The study highlights places where changing what people grow and eat could free up space for ecosystems to regrow, offsetting our CO2 emissions in the process.
Plant protein foods—like lentils, beans, and nuts—can provide vital nutrients using a small fraction of the land required to produce meat and dairy. By shifting to these foods, much of the remaining land could support ecosystems that absorb CO2, according to a new study appearing in the journal Nature Sustainability.
In their study, the researchers analyzed and mapped areas where extensive production of animal-sourced food, which requires 83 percent of Earth’s agricultural land, suppresses native vegetation, including forests. The study highlights places where changing what people grow and eat could free up space for ecosystems to regrow, offsetting our CO2 emissions in the process.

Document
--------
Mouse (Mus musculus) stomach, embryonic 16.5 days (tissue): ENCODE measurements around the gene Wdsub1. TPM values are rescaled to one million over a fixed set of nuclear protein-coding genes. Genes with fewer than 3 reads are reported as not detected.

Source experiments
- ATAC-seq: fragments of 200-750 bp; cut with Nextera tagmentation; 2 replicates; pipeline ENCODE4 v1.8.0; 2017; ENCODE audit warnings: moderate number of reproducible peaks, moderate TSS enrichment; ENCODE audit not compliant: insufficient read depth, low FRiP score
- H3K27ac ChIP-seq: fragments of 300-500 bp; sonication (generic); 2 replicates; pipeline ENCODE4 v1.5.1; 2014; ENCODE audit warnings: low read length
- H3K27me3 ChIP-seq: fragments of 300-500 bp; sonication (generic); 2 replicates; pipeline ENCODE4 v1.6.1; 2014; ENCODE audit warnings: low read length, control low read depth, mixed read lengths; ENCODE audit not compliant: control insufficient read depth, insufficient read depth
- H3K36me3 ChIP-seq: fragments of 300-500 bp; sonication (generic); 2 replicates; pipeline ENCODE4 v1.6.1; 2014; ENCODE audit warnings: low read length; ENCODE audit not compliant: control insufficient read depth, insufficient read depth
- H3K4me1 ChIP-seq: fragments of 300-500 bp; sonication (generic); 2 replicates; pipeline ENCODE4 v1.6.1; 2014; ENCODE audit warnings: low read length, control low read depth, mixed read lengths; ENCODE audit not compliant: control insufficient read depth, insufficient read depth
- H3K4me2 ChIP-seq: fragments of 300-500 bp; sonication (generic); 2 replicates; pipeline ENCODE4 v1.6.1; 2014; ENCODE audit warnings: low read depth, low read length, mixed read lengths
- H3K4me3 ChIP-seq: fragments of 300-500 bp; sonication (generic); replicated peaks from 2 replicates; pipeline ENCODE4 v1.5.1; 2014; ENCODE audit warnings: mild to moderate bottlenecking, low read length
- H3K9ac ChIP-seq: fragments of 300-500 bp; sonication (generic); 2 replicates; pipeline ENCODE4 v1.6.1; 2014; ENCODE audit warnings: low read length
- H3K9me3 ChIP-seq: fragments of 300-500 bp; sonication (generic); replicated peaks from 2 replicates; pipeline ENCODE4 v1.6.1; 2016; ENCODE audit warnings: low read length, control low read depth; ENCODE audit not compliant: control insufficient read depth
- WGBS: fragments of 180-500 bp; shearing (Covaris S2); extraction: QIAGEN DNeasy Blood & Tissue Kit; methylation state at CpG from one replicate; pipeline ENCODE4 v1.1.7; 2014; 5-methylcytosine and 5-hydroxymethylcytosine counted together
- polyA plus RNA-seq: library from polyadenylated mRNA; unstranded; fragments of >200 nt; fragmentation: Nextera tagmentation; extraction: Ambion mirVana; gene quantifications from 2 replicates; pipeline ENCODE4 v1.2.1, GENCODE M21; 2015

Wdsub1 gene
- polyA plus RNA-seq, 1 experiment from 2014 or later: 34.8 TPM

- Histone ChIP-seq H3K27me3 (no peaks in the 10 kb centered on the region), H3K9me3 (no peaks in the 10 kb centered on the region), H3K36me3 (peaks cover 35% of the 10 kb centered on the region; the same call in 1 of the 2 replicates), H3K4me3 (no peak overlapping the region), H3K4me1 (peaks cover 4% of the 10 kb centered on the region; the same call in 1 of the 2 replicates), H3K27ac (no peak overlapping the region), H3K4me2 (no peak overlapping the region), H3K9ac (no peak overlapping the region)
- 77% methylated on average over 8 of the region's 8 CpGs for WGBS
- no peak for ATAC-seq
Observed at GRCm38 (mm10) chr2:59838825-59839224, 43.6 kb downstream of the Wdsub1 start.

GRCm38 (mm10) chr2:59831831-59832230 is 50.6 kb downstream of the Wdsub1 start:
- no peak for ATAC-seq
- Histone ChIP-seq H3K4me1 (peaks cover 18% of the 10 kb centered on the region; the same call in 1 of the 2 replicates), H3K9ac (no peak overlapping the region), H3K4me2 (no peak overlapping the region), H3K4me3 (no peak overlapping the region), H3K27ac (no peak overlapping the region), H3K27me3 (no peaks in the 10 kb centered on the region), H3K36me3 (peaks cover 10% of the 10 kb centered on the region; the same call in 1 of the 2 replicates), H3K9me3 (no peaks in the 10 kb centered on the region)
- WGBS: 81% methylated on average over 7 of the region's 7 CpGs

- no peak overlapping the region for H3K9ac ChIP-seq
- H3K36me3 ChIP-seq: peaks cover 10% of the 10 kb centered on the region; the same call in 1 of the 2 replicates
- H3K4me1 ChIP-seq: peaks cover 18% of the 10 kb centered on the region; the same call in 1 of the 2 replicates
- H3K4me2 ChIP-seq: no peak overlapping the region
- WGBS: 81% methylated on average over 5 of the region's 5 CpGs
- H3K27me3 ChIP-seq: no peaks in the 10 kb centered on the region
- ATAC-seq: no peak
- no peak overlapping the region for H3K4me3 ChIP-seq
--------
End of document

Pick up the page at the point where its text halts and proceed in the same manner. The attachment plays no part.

“The greatest potential for forest regrowth, and the climate benefits it entails, exists in high- and upper-middle income countries, places where scaling back on land-hungry meat and dairy would have relatively minor impacts on food security,” says Matthew Hayek, the principal author of the study and an assistant professor in New York University’s Department of Environmental Studies.
Burning fossil fuels for energy emits CO2, warming the planet. When warming reaches 1.5 °C (2.7 °F) above pre-industrial levels, more severe impacts like droughts and sea level rise are expected. Scientists describe how much fossil fuel we can burn before hitting that limit using the global “carbon budget.”
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